Westinghouse Electric Company and State Nuclear Power Automation System Engineering Company (SNPAS), a joint venture between China’s State Nuclear Power Technology Corporation (SNPTC) and Shanghai Automation Instrumentation Corporation Ltd. (SAIC), announced the signing of a Memorandum of Agreement in Beijing, China on January 15 that marked the completion of negotiations on the Instrumentation and Control (I&C) Template Contract for future AP1000® nuclear power plant units in China.
This MOA paves the way for the two companies to jointly provide I&C systems for future China AP1000 plants. Four AP1000 units are under construction in China, including two each at the Sanmen and Haiyang sites.
The agreement outlines basic terms, conditions, division of responsibility and scope of work for AP1000 I&C projects in China. With the template contract complete, Westinghouse and SNPAS now will work toward project contracts.
“Westinghouse and SNPAS both are absolutely committed to providing I&C systems that will ensure the safe and efficient operation of AP1000 units in China,” said David Howell, senior vice president, Westinghouse Nuclear Automation. “This agreement demonstrates Westinghouse’s approach to deliver industry-leading global technology to our customers through partners, like SNPAS, who use the best local resources to enable long-term viability of the product for the life of the plants.”
“Through AP1000 projects, a sound cooperation relationship has developed between SNPAS and Westinghouse,” said Qiu Shaoyang, SNPAS general manager. “With this agreement, both parties cooperated to create a structure where SNPAS will become the I&C general contractor and Westinghouse will perform as the I&C major subcontractor. This shall provide I&C products and technical services of premium quality to future China AP1000 projects; further advance the localization progress of AP1000 third-generation I&C products; satisfy the demand for nuclear energy development and construction in China; and contribute to the global nuclear power industry’s evolution.”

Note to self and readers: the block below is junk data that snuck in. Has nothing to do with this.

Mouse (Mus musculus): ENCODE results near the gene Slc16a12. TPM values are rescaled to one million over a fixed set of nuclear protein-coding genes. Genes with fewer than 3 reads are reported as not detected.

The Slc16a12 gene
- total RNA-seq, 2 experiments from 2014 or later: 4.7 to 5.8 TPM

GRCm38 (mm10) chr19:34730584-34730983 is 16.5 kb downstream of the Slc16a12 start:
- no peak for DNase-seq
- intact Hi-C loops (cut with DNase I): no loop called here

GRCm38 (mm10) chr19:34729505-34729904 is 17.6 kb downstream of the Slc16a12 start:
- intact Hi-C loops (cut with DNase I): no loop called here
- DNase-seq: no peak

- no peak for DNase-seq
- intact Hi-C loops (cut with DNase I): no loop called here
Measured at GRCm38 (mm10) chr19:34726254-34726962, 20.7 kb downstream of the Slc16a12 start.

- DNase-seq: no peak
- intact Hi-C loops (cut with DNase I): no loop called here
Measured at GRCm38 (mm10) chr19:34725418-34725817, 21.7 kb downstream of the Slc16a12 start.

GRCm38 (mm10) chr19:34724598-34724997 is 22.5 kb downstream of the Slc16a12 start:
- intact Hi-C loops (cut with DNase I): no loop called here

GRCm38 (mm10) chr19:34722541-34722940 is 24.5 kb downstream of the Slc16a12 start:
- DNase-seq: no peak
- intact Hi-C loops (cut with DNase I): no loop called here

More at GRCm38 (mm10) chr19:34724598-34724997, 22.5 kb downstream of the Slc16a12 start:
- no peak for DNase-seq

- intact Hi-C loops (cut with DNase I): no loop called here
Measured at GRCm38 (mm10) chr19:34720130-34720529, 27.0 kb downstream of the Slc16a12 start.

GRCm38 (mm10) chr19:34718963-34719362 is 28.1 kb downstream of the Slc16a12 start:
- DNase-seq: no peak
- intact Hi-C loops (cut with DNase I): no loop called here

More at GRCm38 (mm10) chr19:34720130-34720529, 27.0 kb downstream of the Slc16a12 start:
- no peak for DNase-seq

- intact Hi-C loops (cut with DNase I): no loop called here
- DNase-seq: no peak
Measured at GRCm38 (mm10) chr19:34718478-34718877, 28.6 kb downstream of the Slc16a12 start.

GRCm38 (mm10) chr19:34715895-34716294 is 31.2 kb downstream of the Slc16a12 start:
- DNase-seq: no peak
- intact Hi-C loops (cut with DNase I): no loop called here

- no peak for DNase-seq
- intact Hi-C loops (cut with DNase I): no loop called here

Westinghouse believes the AP1000 is ideally suited for the global nuclear power marketplace. The AP1000 is:
- Based on standard Westinghouse pressurized water reactor (PWR) technology that has achieved more than 2,500 reactor years of highly successful operation;
- An 1100MWe design that is ideal for providing baseload generating capacity;
- Modular in design, promoting ready standardization and high construction quality;
- Economical to construct and maintain (less concrete and steel, and fewer components and systems mean there is less to install, inspect and maintain); and
- Designed to promote ease of operation (features the most advanced I&C in the industry).
SNPAS, as a subsidiary of SNPTC, established its main business scope ranges from I&C system development, design, production, integration, and configuration to life-circle services for nuclear power plant and relevant industrial applications. Currently SNPAS supplies I&C systems and equipment to the owners of the Sanmen and Haiyang plants in support of construction of the world’s first AP1000 units. Also, SNPAS is developing the I&C system for China’s large-scaled advanced pressurized water reactor nuclear power plant.
Westinghouse Electric Company, a group company of Toshiba Corporation (TKY:6502), is the world's pioneering nuclear energy company and is a leading supplier of nuclear plant products and technologies to utilities throughout the world. Westinghouse supplied the world's first pressurized water reactor in 1957 in Shippingport, Pa. Today, Westinghouse technology is the basis for approximately one-half of the world's operating nuclear plants.
EDITORIAL NOTE: Cutline for the attached jpeg photo is as follows: State Nuclear Power Technology Corporation’s Qiu Shaoyang (center left), general manager, joins Westinghouse Electric Company’s Graham Cable (center right), vice president, Nuclear Automation, to celebrate the signing of a memorandum of agreement for the instrumentation and control contract for future China AP1000® nuclear power plant units. Photo: ©2013 SNPTC.